Aqua Man

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I used tap water for my entire grow and never even checked PPM once. I just looked up online what it was and well.. ITS HIGH! but my plants seemed fine? this is the chart I was given for the tap water in my community
Plant Effluent Water Hardness (mg CaCO3) for 2019
Monthmg/L CaCO 3grains/gallon
January24617.2
February25617.9
March26118.3
April21014.7
May19313.5
June18312.8
July18212.8
August19513.7
September19913.9
October20914.6
November21715.2
December22715.9
Average21515.0
Yeah that's not bad. I would use it. Prob would cut it with RO but I can't see why it won't work.
 
Frankster

Frankster

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Nope again only soluble elements affect ph. They are insoluble until broken down by enzymes. Which is exactly the case with organics. Insoluble organics are broken down slowly by enzymes and then can be dissolved and taken up by plants. This process uses insoluble media that's broken down by enzymes so it is not leached and provides a constant buffer providing the enzymes produced by bacteria or artificial are there.

Yes, they are converted, and eventually absorbed. If the element in question has an OH- attached to it, (calcium hydroxide for instance) should bind with the extra H+ creating water as a by product. (I believe) Thus, a net neutralizing effect on H+ accumulation. (acidity) To the degree it contributes to net pH is questionable, (obviously not much) because one would need to know the molar mass of H+ ions being created, and then measure the rate of uptake of each element. (in molar masses) Obviously not a simple task, but anything that makes an impact, should be measurable.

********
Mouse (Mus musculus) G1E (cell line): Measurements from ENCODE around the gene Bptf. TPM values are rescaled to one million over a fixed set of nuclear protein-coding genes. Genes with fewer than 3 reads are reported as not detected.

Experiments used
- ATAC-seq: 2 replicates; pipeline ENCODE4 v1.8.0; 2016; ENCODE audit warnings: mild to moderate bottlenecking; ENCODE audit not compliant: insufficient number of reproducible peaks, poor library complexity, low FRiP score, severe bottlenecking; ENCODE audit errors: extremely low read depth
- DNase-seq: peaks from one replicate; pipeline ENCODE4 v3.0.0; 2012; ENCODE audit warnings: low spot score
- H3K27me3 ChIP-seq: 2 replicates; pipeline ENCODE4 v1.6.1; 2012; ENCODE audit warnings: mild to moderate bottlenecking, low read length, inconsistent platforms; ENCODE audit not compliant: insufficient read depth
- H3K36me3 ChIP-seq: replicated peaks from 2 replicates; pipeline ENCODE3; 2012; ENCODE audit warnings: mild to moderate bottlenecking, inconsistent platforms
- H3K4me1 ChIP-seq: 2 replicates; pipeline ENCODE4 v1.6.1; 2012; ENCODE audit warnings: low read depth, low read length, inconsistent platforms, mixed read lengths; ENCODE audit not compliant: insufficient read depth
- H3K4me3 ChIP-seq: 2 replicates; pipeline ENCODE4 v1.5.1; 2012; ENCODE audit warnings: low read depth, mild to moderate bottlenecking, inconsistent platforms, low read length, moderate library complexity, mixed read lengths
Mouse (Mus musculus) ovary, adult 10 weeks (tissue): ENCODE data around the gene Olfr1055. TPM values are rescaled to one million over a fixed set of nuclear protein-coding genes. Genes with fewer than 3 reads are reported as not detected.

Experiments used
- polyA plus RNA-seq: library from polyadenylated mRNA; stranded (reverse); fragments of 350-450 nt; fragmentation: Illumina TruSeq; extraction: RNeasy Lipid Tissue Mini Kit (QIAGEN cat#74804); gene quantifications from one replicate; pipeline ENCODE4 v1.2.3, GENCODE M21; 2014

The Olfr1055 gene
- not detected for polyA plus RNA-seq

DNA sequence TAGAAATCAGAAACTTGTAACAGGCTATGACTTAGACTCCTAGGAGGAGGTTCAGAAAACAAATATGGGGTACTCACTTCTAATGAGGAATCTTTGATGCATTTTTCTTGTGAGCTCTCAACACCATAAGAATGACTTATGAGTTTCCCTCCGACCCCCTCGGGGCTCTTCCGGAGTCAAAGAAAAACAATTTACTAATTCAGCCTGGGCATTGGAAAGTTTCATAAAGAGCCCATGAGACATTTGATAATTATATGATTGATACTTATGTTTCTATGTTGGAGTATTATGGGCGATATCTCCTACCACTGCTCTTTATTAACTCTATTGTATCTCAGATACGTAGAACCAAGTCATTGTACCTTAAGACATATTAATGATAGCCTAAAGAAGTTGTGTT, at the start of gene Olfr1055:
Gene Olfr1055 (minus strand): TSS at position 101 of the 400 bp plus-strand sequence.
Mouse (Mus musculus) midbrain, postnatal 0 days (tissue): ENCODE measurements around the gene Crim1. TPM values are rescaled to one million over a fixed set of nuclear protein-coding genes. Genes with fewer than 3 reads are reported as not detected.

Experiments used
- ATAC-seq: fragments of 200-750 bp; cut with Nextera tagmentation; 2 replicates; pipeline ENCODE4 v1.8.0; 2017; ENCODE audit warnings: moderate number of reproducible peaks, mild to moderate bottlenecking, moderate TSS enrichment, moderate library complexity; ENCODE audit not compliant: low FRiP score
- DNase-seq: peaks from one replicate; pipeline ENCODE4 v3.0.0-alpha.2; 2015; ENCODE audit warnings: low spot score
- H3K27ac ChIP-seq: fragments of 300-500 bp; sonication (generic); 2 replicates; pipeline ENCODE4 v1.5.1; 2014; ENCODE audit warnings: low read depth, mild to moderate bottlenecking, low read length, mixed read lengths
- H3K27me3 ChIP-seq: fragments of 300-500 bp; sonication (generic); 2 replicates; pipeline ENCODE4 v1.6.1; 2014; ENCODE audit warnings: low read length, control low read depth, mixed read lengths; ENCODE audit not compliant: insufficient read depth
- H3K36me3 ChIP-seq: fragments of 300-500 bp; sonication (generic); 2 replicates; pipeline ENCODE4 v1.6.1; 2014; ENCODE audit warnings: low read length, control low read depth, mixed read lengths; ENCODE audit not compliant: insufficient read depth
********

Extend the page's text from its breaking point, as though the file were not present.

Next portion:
That said
 
Frankster

Frankster

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Here's exactly what's in the azomite: From a geological standpoint it's a volcanic ash deposit (It's taken from two hill tops in Utah)